Android smartphone apps
: privacy concerns of unregulated permissions on social and psychological contracts

  • Kathryn Carstens

Student thesis: Doctoral Thesis


This research describes how security was being implemented in the smartphone marketplace, specifically on Android smartphones.
The initial work concentrated on security and antivirus app permissions and the APIs that were called. The gap between permissions and functionality was examined.
The first stage involved the antivirus apps that were available in 2011. All 22 free and commercial apps were compared and investigated to determine if there was any relationship between the functions and permissions requested between the two variants. A process tool was developed to extract and analyse the apps.
Stage two, in 2015, consisted of an update of the earlier 2011 investigation and was performed to determine the maturity of antivirus apps over the 4 years. All 67 apps in 2015 were compared to the apps from 2011 and the changes between the apps were evaluated. There were some tools available that could assist in this investigation and the extraction and an automated analysis method was developed called Permission Extraction and Method Process (P.E.M.P.). This reduced the extraction and evaluation processing times from 10 hours for 20 apps to less than 30 minutes. Subsequent development has reduced the time further.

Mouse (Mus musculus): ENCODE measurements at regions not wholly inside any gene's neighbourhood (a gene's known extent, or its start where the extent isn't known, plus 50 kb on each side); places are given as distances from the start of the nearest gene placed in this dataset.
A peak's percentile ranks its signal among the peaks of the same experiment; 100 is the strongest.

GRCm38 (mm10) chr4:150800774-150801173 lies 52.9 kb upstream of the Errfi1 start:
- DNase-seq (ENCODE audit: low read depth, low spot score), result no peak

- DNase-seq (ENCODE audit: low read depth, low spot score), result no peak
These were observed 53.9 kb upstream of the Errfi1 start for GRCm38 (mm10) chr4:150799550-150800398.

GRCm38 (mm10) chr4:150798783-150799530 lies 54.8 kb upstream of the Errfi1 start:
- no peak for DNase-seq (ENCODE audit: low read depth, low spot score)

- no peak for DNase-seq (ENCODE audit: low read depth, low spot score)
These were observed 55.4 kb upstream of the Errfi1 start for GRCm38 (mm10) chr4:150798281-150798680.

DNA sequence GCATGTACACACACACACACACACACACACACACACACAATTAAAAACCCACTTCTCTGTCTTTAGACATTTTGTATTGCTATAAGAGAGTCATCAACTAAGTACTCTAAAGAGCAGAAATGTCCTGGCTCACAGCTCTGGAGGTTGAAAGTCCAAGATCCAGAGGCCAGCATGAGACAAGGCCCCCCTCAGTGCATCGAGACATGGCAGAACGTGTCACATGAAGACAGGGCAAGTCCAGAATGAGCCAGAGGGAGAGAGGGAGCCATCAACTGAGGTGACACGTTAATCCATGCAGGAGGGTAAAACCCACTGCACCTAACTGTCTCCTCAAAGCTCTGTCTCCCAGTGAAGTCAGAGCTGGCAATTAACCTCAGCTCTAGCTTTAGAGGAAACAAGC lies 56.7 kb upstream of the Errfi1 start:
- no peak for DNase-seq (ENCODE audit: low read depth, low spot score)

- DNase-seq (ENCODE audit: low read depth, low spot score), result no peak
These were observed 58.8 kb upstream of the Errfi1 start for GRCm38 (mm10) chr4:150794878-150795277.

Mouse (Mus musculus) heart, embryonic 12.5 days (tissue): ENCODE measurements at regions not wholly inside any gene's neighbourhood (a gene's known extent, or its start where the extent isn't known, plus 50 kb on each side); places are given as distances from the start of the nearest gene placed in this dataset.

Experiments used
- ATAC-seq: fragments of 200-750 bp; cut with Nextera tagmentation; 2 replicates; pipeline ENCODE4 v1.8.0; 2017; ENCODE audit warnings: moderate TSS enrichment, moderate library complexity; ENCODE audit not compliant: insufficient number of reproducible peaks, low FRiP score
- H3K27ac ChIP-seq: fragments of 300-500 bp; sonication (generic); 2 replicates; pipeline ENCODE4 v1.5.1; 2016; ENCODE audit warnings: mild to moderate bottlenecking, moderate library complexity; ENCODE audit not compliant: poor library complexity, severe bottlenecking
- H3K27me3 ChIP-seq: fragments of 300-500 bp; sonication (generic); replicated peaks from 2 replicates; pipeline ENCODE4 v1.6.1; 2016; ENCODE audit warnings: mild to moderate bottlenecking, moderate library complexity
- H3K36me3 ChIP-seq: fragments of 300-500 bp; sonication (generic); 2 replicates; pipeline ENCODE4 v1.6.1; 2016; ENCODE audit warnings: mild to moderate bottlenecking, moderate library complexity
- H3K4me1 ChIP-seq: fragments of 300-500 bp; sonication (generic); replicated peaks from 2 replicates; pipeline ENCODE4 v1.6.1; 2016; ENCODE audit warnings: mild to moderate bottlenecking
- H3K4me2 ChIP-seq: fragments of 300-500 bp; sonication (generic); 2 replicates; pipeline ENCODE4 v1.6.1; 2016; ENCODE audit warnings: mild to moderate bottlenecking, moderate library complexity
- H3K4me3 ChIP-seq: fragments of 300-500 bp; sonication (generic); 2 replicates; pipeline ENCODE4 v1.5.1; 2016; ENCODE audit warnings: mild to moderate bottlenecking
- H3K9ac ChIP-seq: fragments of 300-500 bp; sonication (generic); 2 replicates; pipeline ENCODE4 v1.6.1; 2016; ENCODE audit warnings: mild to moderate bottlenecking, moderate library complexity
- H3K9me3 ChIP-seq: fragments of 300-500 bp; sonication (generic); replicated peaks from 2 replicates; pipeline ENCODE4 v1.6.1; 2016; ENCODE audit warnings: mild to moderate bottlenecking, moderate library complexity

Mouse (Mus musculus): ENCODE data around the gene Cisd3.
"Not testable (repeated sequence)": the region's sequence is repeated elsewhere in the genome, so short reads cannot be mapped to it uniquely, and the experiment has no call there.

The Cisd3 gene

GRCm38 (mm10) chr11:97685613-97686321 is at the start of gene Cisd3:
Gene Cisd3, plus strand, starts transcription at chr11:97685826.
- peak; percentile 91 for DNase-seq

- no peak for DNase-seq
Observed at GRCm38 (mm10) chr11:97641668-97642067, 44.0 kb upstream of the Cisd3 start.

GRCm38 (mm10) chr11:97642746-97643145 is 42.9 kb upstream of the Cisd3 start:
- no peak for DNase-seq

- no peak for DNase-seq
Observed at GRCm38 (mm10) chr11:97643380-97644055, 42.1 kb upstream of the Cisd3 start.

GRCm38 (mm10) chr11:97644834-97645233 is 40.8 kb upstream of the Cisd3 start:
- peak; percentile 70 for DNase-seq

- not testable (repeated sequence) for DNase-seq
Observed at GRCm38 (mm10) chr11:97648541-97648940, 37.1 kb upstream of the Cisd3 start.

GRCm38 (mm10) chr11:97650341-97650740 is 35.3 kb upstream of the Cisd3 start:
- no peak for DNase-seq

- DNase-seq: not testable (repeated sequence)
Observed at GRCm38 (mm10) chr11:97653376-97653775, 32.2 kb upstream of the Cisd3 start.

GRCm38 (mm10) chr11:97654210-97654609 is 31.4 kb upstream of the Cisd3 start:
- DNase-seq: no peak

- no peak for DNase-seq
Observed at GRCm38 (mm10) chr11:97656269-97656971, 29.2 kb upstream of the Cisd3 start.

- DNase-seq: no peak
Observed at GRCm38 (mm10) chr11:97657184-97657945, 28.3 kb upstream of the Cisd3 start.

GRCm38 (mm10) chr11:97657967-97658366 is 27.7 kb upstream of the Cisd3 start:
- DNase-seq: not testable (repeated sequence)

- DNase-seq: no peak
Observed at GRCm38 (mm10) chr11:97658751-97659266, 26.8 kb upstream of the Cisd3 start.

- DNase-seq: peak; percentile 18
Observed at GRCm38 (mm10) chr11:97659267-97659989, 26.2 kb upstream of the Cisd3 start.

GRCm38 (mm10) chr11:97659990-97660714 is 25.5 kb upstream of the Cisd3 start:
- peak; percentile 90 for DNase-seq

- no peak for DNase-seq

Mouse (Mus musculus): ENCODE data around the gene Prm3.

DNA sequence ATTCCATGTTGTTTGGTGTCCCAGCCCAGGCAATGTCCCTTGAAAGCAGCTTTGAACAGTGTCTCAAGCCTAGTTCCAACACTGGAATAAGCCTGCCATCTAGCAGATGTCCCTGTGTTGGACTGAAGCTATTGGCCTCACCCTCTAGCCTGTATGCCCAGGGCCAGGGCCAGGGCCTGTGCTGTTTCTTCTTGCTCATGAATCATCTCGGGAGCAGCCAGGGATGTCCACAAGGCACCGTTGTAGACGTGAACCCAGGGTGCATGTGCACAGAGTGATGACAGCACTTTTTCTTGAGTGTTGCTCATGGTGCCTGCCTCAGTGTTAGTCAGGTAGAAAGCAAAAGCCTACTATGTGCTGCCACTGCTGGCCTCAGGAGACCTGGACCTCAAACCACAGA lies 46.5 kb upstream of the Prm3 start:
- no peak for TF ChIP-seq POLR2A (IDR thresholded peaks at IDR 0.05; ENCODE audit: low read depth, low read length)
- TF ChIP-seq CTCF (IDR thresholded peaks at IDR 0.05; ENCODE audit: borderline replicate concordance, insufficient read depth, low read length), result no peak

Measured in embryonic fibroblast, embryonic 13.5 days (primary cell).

In Stage 3, the research moved from analysis of security apps to analyzing 60 free Children’s apps. As the market place had evolved to supplying apps with adware or in-app purchases rather than offering paid apps, 20 of the top free game apps for each age group; 0-5 years, 6-9 years and over 9 years. The research concentrated initially on the evaluation of privacy and security of children with the apps installed and if there were differences between the permissions requested in the different age groups.
Stage 4 of the research developed and created a model of the impact of social and psychological contracts through the installation and use of the apps. In addition, this thesis makes contribution of a model for the comparison of an app to evaluate the user’s expectation of privacy and if the app is fulfilling the social contract between the user, developer and marketplace owner.
Date of AwardJun 2018
Original languageEnglish
Awarding Institution
  • University of Portsmouth
SupervisorCarl Adams (Supervisor)

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